Barnet 1 – Exeter 4: What we learned about the Bees from a dismal defeat

Let’s not be squeamish – it’s time to accept relegation from League Two is a possibility

Defeat means Barnet take the position of the second-bottom team in English league football from Exeter and will feel it is not a title they deserve.

In pieces they have demonstrated they can apply themselves in countless different ways this campaign.

But worryingly for the Hive faithful, they have rarely strung together a full 90 minutes. The comeback against Doncaster (only to lose 3-2) was impressive and today’s showing against the Grecians was excellent for 40 minutes. They played several passing moves which showed their ability with ball at feet and when they identified that the strength of John Akinde was too much for the defence, they exploited it.

“It wasn’t pretty,” Allen said of the first 40 minutes.

“But it was a determined, hard-working, Barnet performance.”

The disintegration that followed Jake Taylor’s thunder-strike was far from it and it was reminiscent of a team for whom the whirlpool of the drop was starting to loom on the horizon.

Barnet CAN pass the ball when they have the right personnel

Ryan Watson’s absence from the team can probably be put down to Martin Allen’s preference for bulldogs in midfield and distaste for the former Leicester man’s often-mercurial stylings.

However, his class on the ball cannot be underestimated. Allen himself is probably unused to shouting ‘pass and move’ but he has recognised that on the surface The Hive provides it is possible to knock the ball around.

But it needs a midfield who is firstly able to do so, and secondly prepared to work extremely hard to cover back if they suddenly give it away while in settled possession.

Sam Togwell faces six weeks on the sidelines after Thursday’s hernia operation meaning Watson will likely find himself as a regular partner to Curtis Weston and he must prove, to his manager at least, he has the grit and determination to go with his composure on the ball.

The youngsters will get the chance to shine

Almost every time a young Bee has been given an opportunity in the first team at Barnet this season, I have been impressed.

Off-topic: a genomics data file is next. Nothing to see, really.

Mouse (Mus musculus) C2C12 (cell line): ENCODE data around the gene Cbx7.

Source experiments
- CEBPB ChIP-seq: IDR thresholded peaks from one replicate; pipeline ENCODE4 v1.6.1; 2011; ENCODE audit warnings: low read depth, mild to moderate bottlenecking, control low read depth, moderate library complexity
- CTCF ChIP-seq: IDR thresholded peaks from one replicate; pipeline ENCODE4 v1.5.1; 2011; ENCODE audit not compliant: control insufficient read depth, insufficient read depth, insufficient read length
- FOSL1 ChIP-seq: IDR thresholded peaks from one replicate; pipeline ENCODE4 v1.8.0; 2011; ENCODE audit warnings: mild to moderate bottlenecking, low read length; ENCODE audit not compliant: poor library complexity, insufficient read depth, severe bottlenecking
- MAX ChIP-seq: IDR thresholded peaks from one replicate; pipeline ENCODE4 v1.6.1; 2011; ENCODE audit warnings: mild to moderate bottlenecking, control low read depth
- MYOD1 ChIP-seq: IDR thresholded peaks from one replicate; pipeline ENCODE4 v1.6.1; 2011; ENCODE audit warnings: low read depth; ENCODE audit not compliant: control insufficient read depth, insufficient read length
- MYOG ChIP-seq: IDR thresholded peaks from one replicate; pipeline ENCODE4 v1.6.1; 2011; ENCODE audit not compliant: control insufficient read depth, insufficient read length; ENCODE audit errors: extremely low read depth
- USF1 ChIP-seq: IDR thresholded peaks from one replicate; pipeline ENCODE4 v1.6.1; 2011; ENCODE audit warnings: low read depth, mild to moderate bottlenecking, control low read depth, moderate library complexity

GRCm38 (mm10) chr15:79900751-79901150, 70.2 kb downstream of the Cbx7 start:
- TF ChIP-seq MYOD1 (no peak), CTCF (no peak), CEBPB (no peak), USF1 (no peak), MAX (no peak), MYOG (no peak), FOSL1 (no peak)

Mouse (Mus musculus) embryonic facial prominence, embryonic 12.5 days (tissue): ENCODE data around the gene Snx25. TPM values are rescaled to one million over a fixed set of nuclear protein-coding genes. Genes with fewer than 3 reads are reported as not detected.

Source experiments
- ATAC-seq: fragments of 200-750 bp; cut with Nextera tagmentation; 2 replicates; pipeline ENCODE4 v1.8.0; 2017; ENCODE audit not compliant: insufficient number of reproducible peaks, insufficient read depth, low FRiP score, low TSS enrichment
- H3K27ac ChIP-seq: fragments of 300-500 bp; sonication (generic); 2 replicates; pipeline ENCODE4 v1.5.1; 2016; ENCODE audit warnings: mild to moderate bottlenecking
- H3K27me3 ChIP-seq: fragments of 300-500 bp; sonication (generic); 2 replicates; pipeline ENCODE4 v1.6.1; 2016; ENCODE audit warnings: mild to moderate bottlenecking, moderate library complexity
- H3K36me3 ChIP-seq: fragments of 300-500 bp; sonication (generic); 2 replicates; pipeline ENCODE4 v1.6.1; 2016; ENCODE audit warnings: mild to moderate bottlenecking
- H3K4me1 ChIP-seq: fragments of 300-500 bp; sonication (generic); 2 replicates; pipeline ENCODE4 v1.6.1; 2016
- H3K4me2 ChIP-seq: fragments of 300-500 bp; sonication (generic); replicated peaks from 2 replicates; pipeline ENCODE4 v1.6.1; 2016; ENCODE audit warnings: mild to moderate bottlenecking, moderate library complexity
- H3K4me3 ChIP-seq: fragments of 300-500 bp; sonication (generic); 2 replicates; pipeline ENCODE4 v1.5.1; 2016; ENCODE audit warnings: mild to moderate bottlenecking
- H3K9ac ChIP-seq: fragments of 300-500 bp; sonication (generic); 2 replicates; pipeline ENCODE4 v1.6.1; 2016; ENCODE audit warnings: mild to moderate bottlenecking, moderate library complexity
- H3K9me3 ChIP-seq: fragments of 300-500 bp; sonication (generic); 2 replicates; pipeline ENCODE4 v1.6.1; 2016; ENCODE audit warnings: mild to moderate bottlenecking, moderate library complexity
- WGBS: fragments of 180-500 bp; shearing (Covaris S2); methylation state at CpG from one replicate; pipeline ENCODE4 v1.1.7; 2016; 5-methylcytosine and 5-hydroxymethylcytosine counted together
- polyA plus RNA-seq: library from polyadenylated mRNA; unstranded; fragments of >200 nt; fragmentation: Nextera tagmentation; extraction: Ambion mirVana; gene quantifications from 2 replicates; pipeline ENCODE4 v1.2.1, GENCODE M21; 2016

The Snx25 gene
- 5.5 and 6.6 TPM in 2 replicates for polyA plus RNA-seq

Sam Muggleton, Harry Taylor and brother Jack are all players whose ability could establish them as regular first-teamers one day.

And in another post-match huddle where Allen tried desperately not to criticise his senior players, the boss broke.

He remembered how when he first took over at the club he replaced the winless team with players who, in his words, had hunger, desire and commitment. Those players went out and beat top-of-the-league Hereford 1-0.

It was clear Allen felt those in black and amber against Exeter – apart from Michael Nelson and the youngsters – lacked those qualities, that fight. Expect a very different side against Wycombe.

Gash is a huge miss

It was a big day for Alex Nicholls. He faced the side he left in the summer whose fans gave him a kind reception and he did come close to haunting them with a goal.

However, deployed up front with Akinde he found himself out of position countless times. Allen screamed himself hoarse giving the winger instructions, mostly ‘get in the box’, which betrayed the inexperience of the player in the position.

Akinde is one of League Two best strikers in the air and he quite simply needs to play alongside someone who understands the position better than Nicholls and has more athletic ability than Shaun Batt.

Michael Gash has all of these things in spades but his knee will not be right for quite some time. The number of times the manager has mentioned his name since the injury tells you all you need to know about how much he misses his presence.

Is patience in the Barnet hierarchy slowly running out?

As the ground-going fans among you know, Barnet usually (like most clubs) pick a home Man of the Match irrespective of the result.

Today, there was none. Allen told me Michael Nelson was his best player but the club and the chairman declined to name one. It is not a good sign for anyone involved.

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